Ironically, a good example of how this can be done is shown by American Horror Story: Asylum. The treatment of Lana in the asylum was agonisingly painful to watch - so painful and real that I often couldn’t stand to watch an entire episode at a time. But it was equally clear that the treatment was wrong, that the torturous conversion therapy was a sickening, gross act of abuse and that Lana was being victimised. More, Lana herself was highly sympathetic, developed and clearly someone we were meant to be championing - in many ways she was the protagonist of the season, as much as Kit, or Sister Jude (insofar as this show has protagonists). The depiction wasn’t perfect but it was an excellent presentation of historical homophobia - and an excellent challenge of it.
Can we honestly say, that at any point in American Horror Story: Freak Show, homophobia was challenged? Even little things like Maggie’s scorn for Stanley needing “more lead in his loafers” came with no counter; worse because Stanley is so very deserving of scorn, such contempt feels natural, even just.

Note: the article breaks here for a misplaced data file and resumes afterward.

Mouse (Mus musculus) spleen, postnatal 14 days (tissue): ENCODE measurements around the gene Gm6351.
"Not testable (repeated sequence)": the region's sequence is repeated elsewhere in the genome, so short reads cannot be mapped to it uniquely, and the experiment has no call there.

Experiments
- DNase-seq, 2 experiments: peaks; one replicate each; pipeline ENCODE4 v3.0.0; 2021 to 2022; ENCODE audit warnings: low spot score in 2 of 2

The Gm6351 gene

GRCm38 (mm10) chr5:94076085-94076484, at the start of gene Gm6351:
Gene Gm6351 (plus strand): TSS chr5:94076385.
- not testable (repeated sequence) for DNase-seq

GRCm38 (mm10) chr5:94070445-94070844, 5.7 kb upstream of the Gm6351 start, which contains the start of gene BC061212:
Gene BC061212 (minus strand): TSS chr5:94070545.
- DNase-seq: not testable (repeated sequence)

This may be the greatest indictment of the homophobia depicted on American Horror Story: Freak Show; not only was there no challenge to it, but none of these many deaths were even remotely meant to be sad, not one of these gay characters was remotely presented as sympathetic.
Most of them died to make a point. Alice and Lucy, Chester’s wife and her lover, died to exposition Chester’s own fragile mentality and history of murder. They could have been anyone, the postman, his aged mother, fellow army buddies - they were completely replaceable bodies who were there to die for Chester’s story. They were even made actively unpleasant, taunting and teasing the troubled Chester in a way that almost felt like we were meant to pity him. Not them.
Adam died to establish Dandy as a serial killer. Again, Andy is so lacking in characterisation that it is far easier to say “the guy played by Matt Bomer” than his character name - because his character is meaningless. He was a gay prostitute, there to establish that Dell was gay and Dandy a murderer. Similarly, the nameless gay men who Dell murdered in his and Desiree’s backstory, existed to crudely exposition Desiree being intersex (they had sex with her to “convert” them) and Dell being a murderer.